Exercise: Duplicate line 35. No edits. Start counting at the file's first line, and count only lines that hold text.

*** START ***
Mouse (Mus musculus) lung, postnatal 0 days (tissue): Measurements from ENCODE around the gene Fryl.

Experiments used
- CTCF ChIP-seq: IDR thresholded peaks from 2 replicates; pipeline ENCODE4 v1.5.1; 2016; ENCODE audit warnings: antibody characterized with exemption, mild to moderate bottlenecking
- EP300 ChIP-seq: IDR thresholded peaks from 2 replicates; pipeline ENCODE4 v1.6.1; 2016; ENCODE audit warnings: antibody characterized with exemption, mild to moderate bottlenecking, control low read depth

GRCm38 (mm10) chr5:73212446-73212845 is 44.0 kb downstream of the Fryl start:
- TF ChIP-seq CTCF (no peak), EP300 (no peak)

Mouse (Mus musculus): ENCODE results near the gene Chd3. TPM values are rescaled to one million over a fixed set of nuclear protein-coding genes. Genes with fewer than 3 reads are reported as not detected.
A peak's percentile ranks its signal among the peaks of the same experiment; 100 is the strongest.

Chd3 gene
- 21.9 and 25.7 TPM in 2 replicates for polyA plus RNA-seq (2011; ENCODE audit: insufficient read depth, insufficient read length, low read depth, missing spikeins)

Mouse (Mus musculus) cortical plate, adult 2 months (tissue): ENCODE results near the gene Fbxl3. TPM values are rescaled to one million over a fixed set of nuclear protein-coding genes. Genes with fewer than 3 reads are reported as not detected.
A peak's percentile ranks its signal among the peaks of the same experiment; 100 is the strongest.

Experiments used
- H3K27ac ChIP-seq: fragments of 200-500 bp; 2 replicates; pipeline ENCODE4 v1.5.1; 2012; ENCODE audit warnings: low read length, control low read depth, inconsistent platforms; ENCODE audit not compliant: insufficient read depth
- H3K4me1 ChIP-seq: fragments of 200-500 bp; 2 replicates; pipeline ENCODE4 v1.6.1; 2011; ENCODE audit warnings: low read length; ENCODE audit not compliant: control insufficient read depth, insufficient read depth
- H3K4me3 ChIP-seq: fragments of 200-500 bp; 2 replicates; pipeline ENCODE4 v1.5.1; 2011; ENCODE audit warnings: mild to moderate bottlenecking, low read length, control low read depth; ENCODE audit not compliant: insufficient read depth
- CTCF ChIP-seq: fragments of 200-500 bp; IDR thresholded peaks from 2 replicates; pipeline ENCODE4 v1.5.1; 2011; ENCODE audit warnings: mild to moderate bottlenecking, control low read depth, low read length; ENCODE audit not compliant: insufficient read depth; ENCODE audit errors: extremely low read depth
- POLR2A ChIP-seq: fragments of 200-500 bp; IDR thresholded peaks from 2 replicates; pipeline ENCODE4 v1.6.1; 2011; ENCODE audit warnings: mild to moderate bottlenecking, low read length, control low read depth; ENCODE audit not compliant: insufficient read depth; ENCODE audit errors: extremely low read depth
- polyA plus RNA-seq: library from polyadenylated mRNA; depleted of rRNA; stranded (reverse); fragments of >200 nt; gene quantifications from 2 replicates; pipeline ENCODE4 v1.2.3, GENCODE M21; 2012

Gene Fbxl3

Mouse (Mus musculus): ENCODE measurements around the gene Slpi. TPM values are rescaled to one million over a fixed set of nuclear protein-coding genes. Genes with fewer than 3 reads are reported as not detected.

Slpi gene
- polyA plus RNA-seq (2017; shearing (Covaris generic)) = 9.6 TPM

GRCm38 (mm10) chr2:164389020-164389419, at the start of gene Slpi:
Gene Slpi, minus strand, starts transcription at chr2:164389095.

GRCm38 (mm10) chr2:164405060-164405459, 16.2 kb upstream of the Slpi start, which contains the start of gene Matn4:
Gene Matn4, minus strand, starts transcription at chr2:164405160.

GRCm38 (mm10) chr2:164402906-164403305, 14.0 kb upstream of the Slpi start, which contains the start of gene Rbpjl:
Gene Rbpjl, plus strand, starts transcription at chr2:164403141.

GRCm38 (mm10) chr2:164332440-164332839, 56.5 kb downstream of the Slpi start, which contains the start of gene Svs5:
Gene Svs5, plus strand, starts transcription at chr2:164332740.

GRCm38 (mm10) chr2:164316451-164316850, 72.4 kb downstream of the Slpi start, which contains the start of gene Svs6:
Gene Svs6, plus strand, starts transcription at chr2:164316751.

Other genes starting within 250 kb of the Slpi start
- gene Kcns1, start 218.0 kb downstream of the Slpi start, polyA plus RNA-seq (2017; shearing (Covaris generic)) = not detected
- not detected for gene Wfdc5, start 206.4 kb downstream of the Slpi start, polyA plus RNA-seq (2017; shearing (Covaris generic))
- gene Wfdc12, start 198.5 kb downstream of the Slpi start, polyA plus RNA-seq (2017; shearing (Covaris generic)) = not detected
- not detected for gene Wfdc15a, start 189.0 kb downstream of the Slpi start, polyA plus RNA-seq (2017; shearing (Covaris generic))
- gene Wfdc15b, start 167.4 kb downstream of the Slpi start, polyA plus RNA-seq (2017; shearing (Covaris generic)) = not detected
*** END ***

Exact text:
- gene Kcns1, start 218.0 kb downstream of the Slpi start, polyA plus RNA-seq (2017; shearing (Covaris generic)) = not detected